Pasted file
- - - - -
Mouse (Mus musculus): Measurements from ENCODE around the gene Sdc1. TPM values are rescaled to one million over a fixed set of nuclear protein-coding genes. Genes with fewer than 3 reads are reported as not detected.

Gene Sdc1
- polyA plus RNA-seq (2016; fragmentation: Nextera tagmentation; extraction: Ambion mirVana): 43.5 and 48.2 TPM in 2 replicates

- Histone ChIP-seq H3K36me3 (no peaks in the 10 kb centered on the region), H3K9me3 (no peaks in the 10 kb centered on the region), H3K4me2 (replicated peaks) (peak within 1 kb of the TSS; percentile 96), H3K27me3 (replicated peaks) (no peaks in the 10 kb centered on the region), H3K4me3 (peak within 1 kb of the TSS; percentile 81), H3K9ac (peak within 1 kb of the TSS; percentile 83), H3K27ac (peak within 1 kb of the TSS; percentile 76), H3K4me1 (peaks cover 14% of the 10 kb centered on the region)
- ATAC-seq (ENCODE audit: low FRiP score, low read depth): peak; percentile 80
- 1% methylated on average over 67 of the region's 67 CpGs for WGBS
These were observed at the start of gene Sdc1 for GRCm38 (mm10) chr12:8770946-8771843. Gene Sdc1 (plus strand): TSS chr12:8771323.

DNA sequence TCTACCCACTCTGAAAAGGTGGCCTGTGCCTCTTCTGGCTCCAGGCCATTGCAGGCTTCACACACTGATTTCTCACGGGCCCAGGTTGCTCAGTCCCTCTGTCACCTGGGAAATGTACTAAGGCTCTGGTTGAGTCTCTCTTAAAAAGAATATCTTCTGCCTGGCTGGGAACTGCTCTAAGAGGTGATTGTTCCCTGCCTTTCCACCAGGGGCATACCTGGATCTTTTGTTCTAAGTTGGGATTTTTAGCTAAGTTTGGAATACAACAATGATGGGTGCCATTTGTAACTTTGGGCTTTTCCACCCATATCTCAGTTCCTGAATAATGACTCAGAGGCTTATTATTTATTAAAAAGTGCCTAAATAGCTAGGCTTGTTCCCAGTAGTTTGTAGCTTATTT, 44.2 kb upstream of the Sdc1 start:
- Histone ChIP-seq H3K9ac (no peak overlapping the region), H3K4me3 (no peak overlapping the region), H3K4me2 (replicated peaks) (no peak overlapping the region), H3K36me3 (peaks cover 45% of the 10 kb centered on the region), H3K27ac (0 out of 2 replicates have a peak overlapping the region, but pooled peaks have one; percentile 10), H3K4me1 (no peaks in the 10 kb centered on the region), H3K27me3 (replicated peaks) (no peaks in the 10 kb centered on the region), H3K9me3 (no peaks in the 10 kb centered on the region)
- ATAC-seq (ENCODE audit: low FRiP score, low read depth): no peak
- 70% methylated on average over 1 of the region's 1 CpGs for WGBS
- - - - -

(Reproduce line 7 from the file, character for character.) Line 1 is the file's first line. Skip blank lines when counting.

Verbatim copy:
These were observed at the start of gene Sdc1 for GRCm38 (mm10) chr12:8770946-8771843. Gene Sdc1 (plus strand): TSS chr12:8771323.